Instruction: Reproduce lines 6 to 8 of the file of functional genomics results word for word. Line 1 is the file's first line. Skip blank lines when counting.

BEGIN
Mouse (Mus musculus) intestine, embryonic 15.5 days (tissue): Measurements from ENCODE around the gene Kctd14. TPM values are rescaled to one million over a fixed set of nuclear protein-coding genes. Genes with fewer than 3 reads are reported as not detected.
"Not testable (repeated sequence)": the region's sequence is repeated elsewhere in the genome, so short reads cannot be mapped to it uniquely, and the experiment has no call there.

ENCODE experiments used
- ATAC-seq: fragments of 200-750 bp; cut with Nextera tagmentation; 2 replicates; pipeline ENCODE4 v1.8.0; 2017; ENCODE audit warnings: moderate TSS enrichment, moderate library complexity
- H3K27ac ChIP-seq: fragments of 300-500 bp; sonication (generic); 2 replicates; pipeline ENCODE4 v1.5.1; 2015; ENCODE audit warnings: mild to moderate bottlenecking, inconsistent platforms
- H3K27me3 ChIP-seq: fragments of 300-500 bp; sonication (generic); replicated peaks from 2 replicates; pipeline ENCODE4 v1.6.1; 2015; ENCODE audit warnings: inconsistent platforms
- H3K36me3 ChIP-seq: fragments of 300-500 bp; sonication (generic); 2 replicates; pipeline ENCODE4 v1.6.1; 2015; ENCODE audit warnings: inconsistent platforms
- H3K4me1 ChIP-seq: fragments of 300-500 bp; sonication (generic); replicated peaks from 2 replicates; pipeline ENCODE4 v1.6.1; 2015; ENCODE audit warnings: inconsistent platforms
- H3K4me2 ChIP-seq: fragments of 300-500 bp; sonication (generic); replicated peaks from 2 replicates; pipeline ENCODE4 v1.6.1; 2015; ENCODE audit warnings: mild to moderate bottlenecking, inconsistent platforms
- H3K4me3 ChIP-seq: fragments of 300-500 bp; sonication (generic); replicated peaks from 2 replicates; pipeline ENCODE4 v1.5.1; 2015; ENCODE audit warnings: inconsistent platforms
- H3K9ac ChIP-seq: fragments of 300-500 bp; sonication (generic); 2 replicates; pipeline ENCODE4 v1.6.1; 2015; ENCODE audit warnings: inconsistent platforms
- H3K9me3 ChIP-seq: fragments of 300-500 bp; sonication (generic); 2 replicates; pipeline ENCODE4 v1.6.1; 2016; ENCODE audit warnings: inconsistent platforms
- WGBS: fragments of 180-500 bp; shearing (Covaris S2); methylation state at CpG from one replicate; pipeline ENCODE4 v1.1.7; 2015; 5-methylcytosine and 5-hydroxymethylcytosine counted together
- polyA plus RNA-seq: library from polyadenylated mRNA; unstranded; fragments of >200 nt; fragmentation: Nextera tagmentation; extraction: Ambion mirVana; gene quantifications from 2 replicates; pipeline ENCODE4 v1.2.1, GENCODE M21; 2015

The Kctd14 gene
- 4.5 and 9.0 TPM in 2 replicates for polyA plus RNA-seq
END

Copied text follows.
- H3K27me3 ChIP-seq: fragments of 300-500 bp; sonication (generic); replicated peaks from 2 replicates; pipeline ENCODE4 v1.6.1; 2015; ENCODE audit warnings: inconsistent platforms
- H3K36me3 ChIP-seq: fragments of 300-500 bp; sonication (generic); 2 replicates; pipeline ENCODE4 v1.6.1; 2015; ENCODE audit warnings: inconsistent platforms
- H3K4me1 ChIP-seq: fragments of 300-500 bp; sonication (generic); replicated peaks from 2 replicates; pipeline ENCODE4 v1.6.1; 2015; ENCODE audit warnings: inconsistent platforms